Boughner, 48, coached the Panthers for two seasons. They were unable to make the 2018 or 2019 Stanley Cup Playoffs, with Boughner compiling a 79-62-22 record as Florida’s head coach. Considering some of the high-end talent on the Panthers’ roster, it was fair to wonder why the team couldn’t put it all together. If you believe that the Panthers underachieved because of Boughner, then you’re likely in favor of this decision.

Still, two seasons isn’t exactly a long leash for a coach, and this organization’s continued to change course. Richards points out that Jonathan Huberdeau is set to play for his sixth coach, and the 25-year-old has only played in the NHL for seven seasons.

The Panthers appear primed to go bold, and sadly that has already cost people jobs.

More on the Panthers

Is there an easy fix for their woes?

Why they were smart not to tear apart their roster at the trade deadline.

A look at their struggles back in November.

James O’Brien is a writer for Pro Hockey Talk on NBC Sports. Drop him a line at phtblog@nbcsports.com or follow him on Twitter @cyclelikesedins.

Panthers must resist making same old mistakes

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If we’ve learned anything from the last decade-plus of hockey in the salary cap era, it’s that even the most well-run NHL teams sometimes need to make the not-quite-ideal decision to fire a coach during the season.

Such gambles can pay off, whether we’re talking about short-term gains or the sort of stylistic changes that powered, say, the Pittsburgh Penguins. Look at Joel Quenneville; as frustrating as it must have been for him to get fired mid-stream, he was also an in-season replacement for the Chicago Blackhawks. That ended up being a pretty good call.

So, sure, sometimes such decisions are unavoidable, as messy as they are.

It gets tougher to argue for wholesale changes when you keep doing it over and over again, and that thought bubbles to the surface as there are at least faint murmurs about Bob Boughner and the Florida Panthers.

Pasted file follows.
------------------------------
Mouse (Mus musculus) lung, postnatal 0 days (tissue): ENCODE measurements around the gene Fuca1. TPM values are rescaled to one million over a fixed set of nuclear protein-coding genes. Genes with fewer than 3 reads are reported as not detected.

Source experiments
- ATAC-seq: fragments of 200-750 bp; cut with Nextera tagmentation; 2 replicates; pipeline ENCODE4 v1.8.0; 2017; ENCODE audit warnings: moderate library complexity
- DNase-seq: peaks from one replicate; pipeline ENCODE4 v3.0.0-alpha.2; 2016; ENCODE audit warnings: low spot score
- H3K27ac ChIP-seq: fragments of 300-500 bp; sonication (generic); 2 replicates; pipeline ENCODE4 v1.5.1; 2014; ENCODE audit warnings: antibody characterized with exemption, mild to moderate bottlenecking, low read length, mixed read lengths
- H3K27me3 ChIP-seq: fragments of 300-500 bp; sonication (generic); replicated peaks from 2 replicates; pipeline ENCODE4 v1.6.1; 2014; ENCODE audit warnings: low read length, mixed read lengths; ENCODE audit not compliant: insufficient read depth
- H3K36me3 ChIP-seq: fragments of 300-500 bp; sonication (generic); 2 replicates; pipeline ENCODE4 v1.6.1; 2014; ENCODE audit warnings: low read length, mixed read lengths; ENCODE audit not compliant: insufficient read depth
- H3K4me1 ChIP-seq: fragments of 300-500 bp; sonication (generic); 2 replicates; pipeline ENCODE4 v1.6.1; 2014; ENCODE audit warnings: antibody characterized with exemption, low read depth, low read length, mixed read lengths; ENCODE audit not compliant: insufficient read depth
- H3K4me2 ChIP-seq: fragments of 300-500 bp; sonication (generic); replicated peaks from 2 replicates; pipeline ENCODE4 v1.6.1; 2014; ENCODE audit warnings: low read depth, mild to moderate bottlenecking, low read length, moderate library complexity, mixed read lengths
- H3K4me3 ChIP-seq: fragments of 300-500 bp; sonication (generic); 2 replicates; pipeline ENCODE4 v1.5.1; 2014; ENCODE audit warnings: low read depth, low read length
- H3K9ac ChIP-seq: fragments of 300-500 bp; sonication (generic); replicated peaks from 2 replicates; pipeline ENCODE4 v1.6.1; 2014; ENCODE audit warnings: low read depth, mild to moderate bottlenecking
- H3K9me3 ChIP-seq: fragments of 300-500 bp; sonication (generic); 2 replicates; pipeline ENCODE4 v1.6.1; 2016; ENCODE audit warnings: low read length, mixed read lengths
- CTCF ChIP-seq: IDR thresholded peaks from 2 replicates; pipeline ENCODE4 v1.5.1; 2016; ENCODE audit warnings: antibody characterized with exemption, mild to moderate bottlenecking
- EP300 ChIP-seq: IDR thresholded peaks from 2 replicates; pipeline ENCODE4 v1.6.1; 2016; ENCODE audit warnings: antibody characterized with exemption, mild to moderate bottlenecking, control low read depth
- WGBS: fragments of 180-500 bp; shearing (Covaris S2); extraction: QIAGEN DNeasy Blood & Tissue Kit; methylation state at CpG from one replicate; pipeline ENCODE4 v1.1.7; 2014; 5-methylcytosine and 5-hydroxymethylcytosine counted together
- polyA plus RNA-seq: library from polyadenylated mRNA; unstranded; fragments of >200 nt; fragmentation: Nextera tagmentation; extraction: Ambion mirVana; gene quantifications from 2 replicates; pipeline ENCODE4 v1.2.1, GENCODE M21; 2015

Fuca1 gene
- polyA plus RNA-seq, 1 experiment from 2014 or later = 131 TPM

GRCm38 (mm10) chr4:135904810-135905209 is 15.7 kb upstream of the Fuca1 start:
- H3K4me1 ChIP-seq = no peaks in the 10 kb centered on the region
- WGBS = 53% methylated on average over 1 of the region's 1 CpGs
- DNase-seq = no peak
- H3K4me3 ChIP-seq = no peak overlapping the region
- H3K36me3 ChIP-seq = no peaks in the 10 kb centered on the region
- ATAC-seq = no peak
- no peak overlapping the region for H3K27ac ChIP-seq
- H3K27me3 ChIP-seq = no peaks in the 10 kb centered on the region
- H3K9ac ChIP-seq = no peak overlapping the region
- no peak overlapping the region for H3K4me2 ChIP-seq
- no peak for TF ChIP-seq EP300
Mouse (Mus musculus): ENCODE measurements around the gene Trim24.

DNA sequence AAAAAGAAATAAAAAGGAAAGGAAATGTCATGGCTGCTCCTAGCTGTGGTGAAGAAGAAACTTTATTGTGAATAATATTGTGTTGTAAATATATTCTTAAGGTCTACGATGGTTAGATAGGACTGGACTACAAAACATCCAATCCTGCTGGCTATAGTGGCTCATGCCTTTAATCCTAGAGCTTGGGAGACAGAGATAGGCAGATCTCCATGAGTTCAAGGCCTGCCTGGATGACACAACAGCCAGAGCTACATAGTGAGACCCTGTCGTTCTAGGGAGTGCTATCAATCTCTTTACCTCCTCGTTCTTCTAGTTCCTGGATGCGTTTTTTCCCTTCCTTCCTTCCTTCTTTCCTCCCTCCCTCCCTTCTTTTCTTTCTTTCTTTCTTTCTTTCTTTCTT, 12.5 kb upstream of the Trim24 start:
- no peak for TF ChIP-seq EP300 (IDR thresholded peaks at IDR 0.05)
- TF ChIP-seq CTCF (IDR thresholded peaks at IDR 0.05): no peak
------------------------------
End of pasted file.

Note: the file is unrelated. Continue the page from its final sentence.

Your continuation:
The Athletic’s George Richards reports that Boughner’s job wasn’t saved (sub required) when the Panthers eked out a 4-3 overtime win on Monday.

Out of context, it’s reasonable to at least wonder. The Panthers came into 2018-19 as a dark horse candidate after nearly roaring into the 2018 Stanley Cup Playoffs, suckering more than a few people (raises hand) into thinking that they could be a dangerous team.

Instead, they continue to be a day late and a dollar short, finding themselves with a mediocre 9-9-4 record, tying them for second-to-last in the East with 22 standings points.

What’s maddening is that so much is going right for the Panthers, at least when you consider the fact that they’re without sorely underrated center Vincent Trocheck for the distant future.

It stings that the Panthers are so mediocre despite Mike Hoffman being red-hot, Aleksander Barkov being Aleksander Barkov, Evgeni Dadonov solidifying himself as a great winger, Keith Yandle piling up points, and Jonathan Huberdeau actually staying healthy. If you were to give the NHL the “NBA Jam” treatment* and just boil things down to a team’s best players, then the Panthers could go toe-to-toe with anyone, more or less.

So, what gives? What’s coming down the road, and what should the Panthers do? Let’s explore.

* – Or “Open Ice” treatment, if you want to be a Midway stickler.

Trouble in net

For a budget team like the Panthers, investing $4.533 million in Roberto Luongo, $3.4M in James Reimer, and another $1.3M in Michael Hutchinson would be tough to stomach even if it was working out.

Troublingly, things very much have not been working out, and the future looks a little glum. After all, Luongo’s hated contract runs through 2021-22(!) and Reimer’s won’t expire until after 2020-21 season.

It’s tempting to give Luongo a pass because a) he’s been great for so long, not to mention often-unappreciated and b) injuries have really disrupted him lately. Still, when he’s been on the ice, he hasn’t been great, with just a .902 save percentage over nine fragmented appearances.

As a goalie who was once (mostly justifiably) a fancy stats darling, Reimer has been a big disappointment lately. Instead of flourishing with Luongo out, Reimer’s been lousy, suffering an .895 save percentage this season. Hutchinson’s been even worse.

Could some of those struggles boil down to coaching?

Possibly, but this isn’t a Randy Carlyle-type situation where a team is just bleeding chances at an alarming level. The Panthers are averaging 31.2 shots allowed per game, tying them for 12th in the NHL with the low-tempo, more-troubled Kings. That’s easier to stomach when you realize Florida is firing 35.6 SOG per game, second only to the volume-crazed Hurricanes. On paper, you’d think the Panthers could make that work.